It was nice to see a few smaller boutique winemakers in attendance as well demonstrating their seriousness in their craft in contrast to those who might be more hobbyists. Of those I recognized, who also made a long trek was the husband and wife team, Shaike and Lori Lender from the Zafririm Winery whose wines seem to getter better year after year (maybe there’s attending these symposium can help your wines, it can’t hurt, can it?) and former architect Rami of the Rami Bar Maor Winery, a one time intern of the Margalit Winery, who is one of the most intellectually engaged and curious winemakers I’ve met, was for me not a surprise attendee.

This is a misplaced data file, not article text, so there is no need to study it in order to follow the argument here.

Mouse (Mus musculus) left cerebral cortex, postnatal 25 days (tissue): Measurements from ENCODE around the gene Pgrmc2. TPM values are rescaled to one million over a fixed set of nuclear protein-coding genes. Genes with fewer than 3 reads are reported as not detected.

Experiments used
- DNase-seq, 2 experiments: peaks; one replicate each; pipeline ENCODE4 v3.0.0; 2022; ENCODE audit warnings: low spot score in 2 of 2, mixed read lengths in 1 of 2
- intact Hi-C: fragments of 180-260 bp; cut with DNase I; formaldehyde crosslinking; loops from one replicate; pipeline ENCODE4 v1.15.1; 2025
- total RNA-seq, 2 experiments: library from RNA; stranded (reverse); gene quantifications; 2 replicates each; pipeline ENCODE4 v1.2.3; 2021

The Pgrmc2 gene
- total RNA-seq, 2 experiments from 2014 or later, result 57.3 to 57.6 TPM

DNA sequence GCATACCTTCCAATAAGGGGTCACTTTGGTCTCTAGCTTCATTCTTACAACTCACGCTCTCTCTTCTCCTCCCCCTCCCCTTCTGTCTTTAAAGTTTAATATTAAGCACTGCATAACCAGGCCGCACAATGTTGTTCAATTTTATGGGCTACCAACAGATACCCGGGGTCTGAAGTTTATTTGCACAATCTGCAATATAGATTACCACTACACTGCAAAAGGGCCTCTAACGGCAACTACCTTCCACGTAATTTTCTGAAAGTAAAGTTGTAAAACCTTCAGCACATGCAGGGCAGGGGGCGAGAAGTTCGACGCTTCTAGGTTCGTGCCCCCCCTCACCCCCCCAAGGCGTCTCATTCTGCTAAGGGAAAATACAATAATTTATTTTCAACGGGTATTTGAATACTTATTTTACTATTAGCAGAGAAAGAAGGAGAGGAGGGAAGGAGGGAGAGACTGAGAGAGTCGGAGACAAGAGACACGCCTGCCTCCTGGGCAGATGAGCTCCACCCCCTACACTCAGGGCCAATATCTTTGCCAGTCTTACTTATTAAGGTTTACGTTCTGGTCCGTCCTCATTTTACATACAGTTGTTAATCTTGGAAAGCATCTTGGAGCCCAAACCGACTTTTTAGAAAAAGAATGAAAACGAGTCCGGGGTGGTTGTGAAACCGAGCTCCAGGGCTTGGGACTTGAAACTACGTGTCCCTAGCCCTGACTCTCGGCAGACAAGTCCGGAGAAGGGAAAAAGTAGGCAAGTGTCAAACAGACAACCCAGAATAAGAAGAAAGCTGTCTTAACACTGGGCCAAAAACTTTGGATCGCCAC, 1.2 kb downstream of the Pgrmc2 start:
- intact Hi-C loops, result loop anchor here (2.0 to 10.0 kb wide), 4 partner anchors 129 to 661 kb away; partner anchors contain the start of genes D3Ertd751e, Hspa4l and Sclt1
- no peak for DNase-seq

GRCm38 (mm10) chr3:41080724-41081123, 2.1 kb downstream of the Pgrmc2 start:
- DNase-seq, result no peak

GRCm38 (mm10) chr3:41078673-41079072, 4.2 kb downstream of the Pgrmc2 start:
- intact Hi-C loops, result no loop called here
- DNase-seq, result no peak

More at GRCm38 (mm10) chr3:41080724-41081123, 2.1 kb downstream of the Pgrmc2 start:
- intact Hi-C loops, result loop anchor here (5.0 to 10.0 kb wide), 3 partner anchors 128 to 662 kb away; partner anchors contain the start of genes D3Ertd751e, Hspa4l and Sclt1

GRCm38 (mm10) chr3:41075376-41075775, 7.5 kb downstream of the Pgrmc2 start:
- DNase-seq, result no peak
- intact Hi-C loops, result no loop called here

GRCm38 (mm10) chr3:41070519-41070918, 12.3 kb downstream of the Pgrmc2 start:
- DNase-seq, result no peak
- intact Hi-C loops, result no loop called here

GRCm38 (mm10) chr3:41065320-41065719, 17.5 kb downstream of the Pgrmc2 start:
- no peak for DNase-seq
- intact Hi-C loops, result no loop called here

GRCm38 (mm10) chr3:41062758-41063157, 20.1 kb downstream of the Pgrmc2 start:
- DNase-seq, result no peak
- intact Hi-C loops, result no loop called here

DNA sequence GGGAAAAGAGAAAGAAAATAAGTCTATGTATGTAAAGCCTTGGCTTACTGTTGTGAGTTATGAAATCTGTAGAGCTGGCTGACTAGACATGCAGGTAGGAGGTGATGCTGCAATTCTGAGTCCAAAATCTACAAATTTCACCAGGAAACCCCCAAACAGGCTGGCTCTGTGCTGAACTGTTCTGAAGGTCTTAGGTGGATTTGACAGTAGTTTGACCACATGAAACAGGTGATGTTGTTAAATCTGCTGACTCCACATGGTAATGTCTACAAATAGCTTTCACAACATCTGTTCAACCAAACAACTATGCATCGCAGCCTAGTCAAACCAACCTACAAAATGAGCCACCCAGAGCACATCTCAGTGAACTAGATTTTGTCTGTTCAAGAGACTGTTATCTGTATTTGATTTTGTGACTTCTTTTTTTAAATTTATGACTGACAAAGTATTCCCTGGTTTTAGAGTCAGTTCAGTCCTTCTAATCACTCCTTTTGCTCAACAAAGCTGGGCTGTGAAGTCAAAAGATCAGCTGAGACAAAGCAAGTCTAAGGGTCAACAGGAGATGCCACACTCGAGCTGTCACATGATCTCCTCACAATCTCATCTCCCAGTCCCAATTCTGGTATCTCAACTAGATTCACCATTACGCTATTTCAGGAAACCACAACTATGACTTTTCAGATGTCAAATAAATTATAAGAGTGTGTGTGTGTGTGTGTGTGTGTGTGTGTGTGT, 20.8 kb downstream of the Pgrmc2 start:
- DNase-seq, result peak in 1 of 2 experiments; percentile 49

One reason there might have so been so many winemakers in attendance was the featured speaker of the day. Dr. Jamie Goode, who has PhD in botany, but is better known as a well read and respected wine writer in the United Kingdom was flown in to give two one hour presentations including one on the conference theme, making sustainable wines, and the second on what he terms authentic wines and how sustainable practices can contribute to more interesting and unique wines. I’ll save a review of his discussion for a future article or three but I think its important to note for readers that all of the winemakers who attended are making an effort to go beyond and above some others to make their Israeli wines the best they can be and something we Israelis can enjoy as well as be proud to have represent us and our emerging wine industry overseas.